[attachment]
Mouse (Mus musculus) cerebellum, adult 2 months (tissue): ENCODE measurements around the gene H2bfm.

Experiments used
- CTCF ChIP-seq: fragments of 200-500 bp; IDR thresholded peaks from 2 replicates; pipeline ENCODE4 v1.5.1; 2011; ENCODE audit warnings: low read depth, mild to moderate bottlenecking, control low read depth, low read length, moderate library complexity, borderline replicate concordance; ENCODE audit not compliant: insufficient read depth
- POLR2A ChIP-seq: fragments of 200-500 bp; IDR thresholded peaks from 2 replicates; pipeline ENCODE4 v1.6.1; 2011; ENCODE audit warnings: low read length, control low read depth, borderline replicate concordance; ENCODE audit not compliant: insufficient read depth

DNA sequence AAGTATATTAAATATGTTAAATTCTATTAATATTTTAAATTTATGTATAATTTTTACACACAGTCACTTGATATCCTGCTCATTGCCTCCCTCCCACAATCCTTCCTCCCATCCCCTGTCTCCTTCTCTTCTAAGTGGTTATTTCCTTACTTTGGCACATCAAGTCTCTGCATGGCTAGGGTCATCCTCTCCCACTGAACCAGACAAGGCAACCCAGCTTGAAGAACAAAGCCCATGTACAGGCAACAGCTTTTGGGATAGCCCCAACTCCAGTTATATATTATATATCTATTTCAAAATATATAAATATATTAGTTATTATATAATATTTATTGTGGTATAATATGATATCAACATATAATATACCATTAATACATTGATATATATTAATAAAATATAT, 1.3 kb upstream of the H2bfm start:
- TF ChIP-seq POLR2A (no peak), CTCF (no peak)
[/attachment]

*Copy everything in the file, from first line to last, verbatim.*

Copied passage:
Mouse (Mus musculus) cerebellum, adult 2 months (tissue): ENCODE measurements around the gene H2bfm.

Experiments used
- CTCF ChIP-seq: fragments of 200-500 bp; IDR thresholded peaks from 2 replicates; pipeline ENCODE4 v1.5.1; 2011; ENCODE audit warnings: low read depth, mild to moderate bottlenecking, control low read depth, low read length, moderate library complexity, borderline replicate concordance; ENCODE audit not compliant: insufficient read depth
- POLR2A ChIP-seq: fragments of 200-500 bp; IDR thresholded peaks from 2 replicates; pipeline ENCODE4 v1.6.1; 2011; ENCODE audit warnings: low read length, control low read depth, borderline replicate concordance; ENCODE audit not compliant: insufficient read depth

DNA sequence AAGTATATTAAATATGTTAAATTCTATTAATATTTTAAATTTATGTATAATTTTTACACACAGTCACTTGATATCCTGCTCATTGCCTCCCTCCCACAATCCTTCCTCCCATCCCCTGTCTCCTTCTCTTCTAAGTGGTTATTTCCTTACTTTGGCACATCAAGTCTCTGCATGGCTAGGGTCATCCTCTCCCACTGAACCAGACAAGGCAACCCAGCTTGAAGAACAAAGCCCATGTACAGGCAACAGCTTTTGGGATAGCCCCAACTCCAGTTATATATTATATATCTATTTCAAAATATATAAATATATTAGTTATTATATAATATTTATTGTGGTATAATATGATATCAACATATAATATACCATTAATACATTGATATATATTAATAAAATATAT, 1.3 kb upstream of the H2bfm start:
- TF ChIP-seq POLR2A (no peak), CTCF (no peak)